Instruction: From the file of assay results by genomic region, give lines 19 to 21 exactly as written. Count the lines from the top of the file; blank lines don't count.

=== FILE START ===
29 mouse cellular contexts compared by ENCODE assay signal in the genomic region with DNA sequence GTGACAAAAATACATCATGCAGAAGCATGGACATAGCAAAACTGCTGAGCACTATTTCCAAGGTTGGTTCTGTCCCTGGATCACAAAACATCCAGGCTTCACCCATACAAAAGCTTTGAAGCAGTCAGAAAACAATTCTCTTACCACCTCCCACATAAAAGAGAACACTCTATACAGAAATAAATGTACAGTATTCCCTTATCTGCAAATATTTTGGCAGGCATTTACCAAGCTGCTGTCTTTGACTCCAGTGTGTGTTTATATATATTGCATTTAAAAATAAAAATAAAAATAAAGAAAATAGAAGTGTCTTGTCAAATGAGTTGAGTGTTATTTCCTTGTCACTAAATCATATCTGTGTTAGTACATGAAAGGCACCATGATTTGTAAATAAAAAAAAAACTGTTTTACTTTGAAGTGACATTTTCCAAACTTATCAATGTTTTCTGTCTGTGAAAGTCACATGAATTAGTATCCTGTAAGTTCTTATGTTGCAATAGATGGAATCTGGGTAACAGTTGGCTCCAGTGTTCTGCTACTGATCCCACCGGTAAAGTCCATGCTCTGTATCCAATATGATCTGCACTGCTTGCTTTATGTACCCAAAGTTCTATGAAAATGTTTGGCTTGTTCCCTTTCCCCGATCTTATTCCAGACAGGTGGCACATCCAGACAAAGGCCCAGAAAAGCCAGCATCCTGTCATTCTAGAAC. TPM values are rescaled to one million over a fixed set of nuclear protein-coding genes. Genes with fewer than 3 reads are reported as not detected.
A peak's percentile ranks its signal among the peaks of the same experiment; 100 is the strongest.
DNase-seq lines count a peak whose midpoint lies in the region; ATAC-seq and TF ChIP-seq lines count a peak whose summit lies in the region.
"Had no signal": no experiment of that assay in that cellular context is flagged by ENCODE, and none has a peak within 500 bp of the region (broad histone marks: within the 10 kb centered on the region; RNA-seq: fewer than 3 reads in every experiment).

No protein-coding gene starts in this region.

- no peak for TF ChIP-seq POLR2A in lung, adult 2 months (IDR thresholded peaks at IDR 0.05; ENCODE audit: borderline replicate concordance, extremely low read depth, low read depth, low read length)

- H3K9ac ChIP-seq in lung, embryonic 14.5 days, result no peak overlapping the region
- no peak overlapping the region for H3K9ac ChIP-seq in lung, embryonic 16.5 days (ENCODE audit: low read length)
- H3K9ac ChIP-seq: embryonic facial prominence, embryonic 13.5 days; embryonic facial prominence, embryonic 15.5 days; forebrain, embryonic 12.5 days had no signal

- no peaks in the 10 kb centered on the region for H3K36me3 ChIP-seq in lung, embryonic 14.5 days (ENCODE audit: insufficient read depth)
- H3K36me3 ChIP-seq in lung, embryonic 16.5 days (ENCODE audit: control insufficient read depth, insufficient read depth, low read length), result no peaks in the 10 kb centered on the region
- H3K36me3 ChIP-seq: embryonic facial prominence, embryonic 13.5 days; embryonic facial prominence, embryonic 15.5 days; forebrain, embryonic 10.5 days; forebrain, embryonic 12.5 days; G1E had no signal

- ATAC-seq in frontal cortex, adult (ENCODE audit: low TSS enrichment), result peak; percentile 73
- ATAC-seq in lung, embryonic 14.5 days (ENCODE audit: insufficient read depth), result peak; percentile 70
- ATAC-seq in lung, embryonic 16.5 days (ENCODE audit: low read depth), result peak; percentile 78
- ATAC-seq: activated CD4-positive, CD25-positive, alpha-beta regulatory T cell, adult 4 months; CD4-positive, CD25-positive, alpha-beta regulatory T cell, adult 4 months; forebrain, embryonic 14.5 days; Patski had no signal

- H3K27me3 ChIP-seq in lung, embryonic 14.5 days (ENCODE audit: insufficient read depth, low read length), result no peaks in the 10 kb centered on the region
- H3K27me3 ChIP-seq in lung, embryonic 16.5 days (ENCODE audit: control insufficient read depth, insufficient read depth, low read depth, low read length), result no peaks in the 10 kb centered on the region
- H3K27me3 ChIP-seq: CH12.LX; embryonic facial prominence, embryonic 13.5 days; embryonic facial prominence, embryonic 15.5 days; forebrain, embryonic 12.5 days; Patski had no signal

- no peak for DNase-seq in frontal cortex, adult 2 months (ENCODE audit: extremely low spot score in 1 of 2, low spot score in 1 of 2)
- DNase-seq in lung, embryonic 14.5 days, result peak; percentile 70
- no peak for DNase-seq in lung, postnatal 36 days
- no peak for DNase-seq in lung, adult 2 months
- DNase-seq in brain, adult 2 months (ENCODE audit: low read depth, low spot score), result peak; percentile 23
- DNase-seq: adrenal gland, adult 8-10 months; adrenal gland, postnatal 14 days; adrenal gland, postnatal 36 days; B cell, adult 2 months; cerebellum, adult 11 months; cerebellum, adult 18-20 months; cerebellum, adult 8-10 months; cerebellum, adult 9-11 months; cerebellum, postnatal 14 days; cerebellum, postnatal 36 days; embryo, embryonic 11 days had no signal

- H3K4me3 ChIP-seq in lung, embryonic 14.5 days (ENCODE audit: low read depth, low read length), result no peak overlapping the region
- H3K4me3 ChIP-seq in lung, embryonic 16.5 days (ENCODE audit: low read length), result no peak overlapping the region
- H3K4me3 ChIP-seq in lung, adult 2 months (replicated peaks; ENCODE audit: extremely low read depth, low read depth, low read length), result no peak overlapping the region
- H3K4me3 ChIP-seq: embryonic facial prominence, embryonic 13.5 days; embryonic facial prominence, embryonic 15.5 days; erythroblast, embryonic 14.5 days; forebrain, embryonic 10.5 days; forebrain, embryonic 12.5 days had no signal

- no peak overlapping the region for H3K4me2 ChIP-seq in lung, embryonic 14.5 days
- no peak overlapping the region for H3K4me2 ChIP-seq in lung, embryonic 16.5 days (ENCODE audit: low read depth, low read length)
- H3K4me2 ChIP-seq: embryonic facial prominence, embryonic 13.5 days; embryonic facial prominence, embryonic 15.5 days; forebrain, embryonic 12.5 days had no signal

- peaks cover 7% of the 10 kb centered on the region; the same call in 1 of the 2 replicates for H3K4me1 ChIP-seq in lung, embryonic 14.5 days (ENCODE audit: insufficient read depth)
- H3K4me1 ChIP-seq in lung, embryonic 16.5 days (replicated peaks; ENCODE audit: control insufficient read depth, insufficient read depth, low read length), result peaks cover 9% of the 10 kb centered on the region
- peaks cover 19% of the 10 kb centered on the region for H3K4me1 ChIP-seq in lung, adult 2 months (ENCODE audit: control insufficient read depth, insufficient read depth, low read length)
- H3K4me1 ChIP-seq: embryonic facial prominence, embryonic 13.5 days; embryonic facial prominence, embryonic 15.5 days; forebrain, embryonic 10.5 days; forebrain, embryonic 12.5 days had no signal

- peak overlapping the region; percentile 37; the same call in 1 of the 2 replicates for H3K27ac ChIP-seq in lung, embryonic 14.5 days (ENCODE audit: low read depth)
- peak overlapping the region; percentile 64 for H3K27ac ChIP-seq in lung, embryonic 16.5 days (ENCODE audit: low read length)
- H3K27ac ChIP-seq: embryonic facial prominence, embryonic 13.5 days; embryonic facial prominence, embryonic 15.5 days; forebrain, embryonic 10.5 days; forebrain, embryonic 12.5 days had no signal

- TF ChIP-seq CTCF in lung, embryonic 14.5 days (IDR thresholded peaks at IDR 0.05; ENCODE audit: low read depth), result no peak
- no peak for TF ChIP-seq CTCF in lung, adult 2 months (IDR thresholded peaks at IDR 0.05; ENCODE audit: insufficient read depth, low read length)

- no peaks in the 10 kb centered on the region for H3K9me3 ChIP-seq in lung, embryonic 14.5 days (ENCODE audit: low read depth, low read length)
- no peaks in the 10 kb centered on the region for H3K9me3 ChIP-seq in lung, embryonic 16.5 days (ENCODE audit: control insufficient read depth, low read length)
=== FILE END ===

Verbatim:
- H3K27me3 ChIP-seq: CH12.LX; embryonic facial prominence, embryonic 13.5 days; embryonic facial prominence, embryonic 15.5 days; forebrain, embryonic 12.5 days; Patski had no signal

- no peak for DNase-seq in frontal cortex, adult 2 months (ENCODE audit: extremely low spot score in 1 of 2, low spot score in 1 of 2)
- DNase-seq in lung, embryonic 14.5 days, result peak; percentile 70